In the wake of COVID-19 Roads Online is publishing a four-article series covering the challenges and opportunities within the construction industry. In this third instalment, we speak to ARRB, AAPA, Salini Impregilo and Laing O’Rourke about opportunities for the infrastructure sector in the coming 12 months.
While Australia continues to grapple with the the economic and health crisis caused by COVID-19, the country is slowly starting to see restrictions ease.
The reduction in restrictions has sparked conversation around what the new normal will look like as people begin to return to work and social norms.
Construction work has and will continue to progress on projects across Australia during COVID-19. It has also been made clear by all levels of government that the sector will play a large role in stimulating the economy in its recovery.
Deputy Prime Minister Michael McCormack has said construction is key to navigating Australia out of the pandemic while maintaining jobs and economic growth.
In addition, the NSW Transport Minister, Victorian Premier, Western Australian Premier and Queensland Premier have all indicated that construction will play a huge part in the economic recovery of their respective states.
Michael Caltabiano, Chief Executive Officer at the Australian Road Research Board (ARRB), said the industry is coping remarkably well despite operations not being business as usual.
“Social distancing has meant a different way of approaching construction work, toolbox meetings and the actual physical operations of work on site, but this hasn’t stopped the industry from completing projects,” Mr. Caltabiano said.
Among economic and employment benefits associated with the funding of the road construction sector, Mr. Caltabiano said COVID-19 presents opportunities to re-think the transport system and wider road safety practices.
“We don’t often get the opportunity to pause and we’ve been forced to pause now. It would be a tragedy to lose the opportunity of a forced pause to enact great change. That’s the opportunity before government and agencies like ARRB.”
Transport data collected by ARRB’s National Transport Performance Centre showed that following the implementation of COVID-19 restrictions, there was a major reduction in congestion on Melbourne’s Monash Freeway. Traffic congestion was reduced between 88 per cent and 95 per cent for weekday peak periods.
“Now, what we’ve observed is a massive change in the way people function by working from home. There’s been a major reduction in congestion on the Monash Freeway, with only 28 per cent less vehicles,” he said.
“Why wouldn’t we take an opportunity now to experiment with a segment of the city and see how an on-demand traffic and public transport system works with alternate forms of delivery. There is no better time than now.”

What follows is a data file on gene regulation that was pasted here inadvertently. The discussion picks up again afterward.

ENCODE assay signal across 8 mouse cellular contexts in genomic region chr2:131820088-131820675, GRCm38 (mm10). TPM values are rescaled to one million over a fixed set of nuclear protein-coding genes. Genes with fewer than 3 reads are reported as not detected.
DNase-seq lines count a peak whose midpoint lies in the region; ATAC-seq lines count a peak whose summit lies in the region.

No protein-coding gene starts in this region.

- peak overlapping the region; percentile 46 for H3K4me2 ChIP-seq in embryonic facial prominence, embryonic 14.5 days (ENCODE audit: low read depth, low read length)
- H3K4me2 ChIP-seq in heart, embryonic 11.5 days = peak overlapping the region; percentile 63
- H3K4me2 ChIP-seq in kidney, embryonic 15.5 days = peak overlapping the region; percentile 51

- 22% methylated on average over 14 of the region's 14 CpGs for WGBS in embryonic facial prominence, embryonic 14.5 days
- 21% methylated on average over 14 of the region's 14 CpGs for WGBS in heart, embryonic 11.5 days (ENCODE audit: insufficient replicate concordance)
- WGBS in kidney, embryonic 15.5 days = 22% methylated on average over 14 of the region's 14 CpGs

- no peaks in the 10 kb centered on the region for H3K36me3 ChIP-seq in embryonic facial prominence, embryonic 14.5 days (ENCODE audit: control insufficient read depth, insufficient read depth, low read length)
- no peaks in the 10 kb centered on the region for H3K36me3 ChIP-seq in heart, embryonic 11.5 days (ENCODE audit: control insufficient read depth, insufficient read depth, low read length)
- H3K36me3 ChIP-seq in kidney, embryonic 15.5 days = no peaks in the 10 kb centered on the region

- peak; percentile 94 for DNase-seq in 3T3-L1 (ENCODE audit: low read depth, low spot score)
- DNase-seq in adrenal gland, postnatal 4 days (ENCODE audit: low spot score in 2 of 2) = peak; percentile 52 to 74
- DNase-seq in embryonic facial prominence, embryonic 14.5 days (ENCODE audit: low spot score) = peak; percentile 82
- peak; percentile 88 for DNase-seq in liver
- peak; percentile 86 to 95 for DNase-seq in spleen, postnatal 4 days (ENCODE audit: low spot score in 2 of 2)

Congestion data, which demonstrates the change in movements on freeway networks can also be used to discuss alternate approaches to tackling traffic.
“If only a small change in the number of vehicles using our freeway networks results in a massive change in the congestion, then businesses can actively reimagine the ways in which they work,” Mr. Caltabiano said.
“People might find themselves really productive Monday, Tuesday, Wednesday at home, but would love the human contact on Thursday, Friday. Why wouldn’t we allow people to do that and play our part in getting vehicles off the road and people off the public transport system?” Mr. Caltabiano said.
As an example, ARRB is now looking to make working from home a permanent change.
Looking forward, Mr. Caltabiano also noted it is important to keep industry developments going, such as the use of recycled content and reduction of emissions from infrastructure construction.
“At ARRB we have kept the wheels turning and to the great credit of government’s across Australia, they have as well. Everybody is focused on ensuring we do the best we can to reinforce circular economy principals,” he said.
“ARRB has also been jointly funded by Queensland and WA state road agencies to look at the polymer characteristics of the plastic waste stream and how it might be incorporated into bituminous projects.”
Finally he said another area the industry should focus on, for economic stimulus and recovery, is safety.
“We want stimulus funding to have a legacy of a much safer road system. We don’t want to just spend the money and build what we’ve always built, we want to see the money spent to build a safer road system.”
Marco Assorati, Executive Director of Asia Pacific at Salini Impregilo has a similar view, that sustainable infrastructure development is crucial.
“COVID-19 has undoubtedly changed industry perspectives and a review of future needs in terms of sustainable infrastructure development is necessary. Sustainable transportation is pivotal and it will serve to stimulate the economy during and post COVID-19,” Mr. Assorati said.